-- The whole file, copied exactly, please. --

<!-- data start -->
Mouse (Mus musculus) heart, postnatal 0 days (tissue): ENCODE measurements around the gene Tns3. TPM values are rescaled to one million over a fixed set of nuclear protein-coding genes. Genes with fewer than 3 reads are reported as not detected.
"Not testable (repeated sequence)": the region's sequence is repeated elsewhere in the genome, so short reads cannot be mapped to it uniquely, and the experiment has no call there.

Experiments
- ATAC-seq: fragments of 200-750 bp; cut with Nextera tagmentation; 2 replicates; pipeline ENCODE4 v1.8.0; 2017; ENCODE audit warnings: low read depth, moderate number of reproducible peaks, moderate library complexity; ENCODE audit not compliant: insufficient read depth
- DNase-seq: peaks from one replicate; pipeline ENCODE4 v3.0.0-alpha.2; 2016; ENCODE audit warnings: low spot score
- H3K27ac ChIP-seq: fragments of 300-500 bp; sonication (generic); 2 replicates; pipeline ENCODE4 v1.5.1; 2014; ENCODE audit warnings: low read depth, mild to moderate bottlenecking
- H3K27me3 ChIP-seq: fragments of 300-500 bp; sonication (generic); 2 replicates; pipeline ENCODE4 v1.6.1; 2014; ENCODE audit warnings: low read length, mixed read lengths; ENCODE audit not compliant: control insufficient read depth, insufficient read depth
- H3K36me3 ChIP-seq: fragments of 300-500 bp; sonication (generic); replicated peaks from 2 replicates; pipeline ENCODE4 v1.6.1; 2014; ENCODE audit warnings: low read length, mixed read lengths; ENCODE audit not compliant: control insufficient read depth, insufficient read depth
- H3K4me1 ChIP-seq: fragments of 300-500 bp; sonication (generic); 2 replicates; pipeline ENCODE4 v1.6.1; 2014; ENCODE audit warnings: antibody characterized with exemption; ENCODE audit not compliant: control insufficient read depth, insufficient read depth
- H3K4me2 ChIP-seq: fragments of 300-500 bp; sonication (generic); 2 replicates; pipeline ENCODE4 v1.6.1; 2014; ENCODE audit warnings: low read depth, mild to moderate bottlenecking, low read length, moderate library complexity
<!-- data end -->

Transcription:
Mouse (Mus musculus) heart, postnatal 0 days (tissue): ENCODE measurements around the gene Tns3. TPM values are rescaled to one million over a fixed set of nuclear protein-coding genes. Genes with fewer than 3 reads are reported as not detected.
"Not testable (repeated sequence)": the region's sequence is repeated elsewhere in the genome, so short reads cannot be mapped to it uniquely, and the experiment has no call there.

Experiments
- ATAC-seq: fragments of 200-750 bp; cut with Nextera tagmentation; 2 replicates; pipeline ENCODE4 v1.8.0; 2017; ENCODE audit warnings: low read depth, moderate number of reproducible peaks, moderate library complexity; ENCODE audit not compliant: insufficient read depth
- DNase-seq: peaks from one replicate; pipeline ENCODE4 v3.0.0-alpha.2; 2016; ENCODE audit warnings: low spot score
- H3K27ac ChIP-seq: fragments of 300-500 bp; sonication (generic); 2 replicates; pipeline ENCODE4 v1.5.1; 2014; ENCODE audit warnings: low read depth, mild to moderate bottlenecking
- H3K27me3 ChIP-seq: fragments of 300-500 bp; sonication (generic); 2 replicates; pipeline ENCODE4 v1.6.1; 2014; ENCODE audit warnings: low read length, mixed read lengths; ENCODE audit not compliant: control insufficient read depth, insufficient read depth
- H3K36me3 ChIP-seq: fragments of 300-500 bp; sonication (generic); replicated peaks from 2 replicates; pipeline ENCODE4 v1.6.1; 2014; ENCODE audit warnings: low read length, mixed read lengths; ENCODE audit not compliant: control insufficient read depth, insufficient read depth
- H3K4me1 ChIP-seq: fragments of 300-500 bp; sonication (generic); 2 replicates; pipeline ENCODE4 v1.6.1; 2014; ENCODE audit warnings: antibody characterized with exemption; ENCODE audit not compliant: control insufficient read depth, insufficient read depth
- H3K4me2 ChIP-seq: fragments of 300-500 bp; sonication (generic); 2 replicates; pipeline ENCODE4 v1.6.1; 2014; ENCODE audit warnings: low read depth, mild to moderate bottlenecking, low read length, moderate library complexity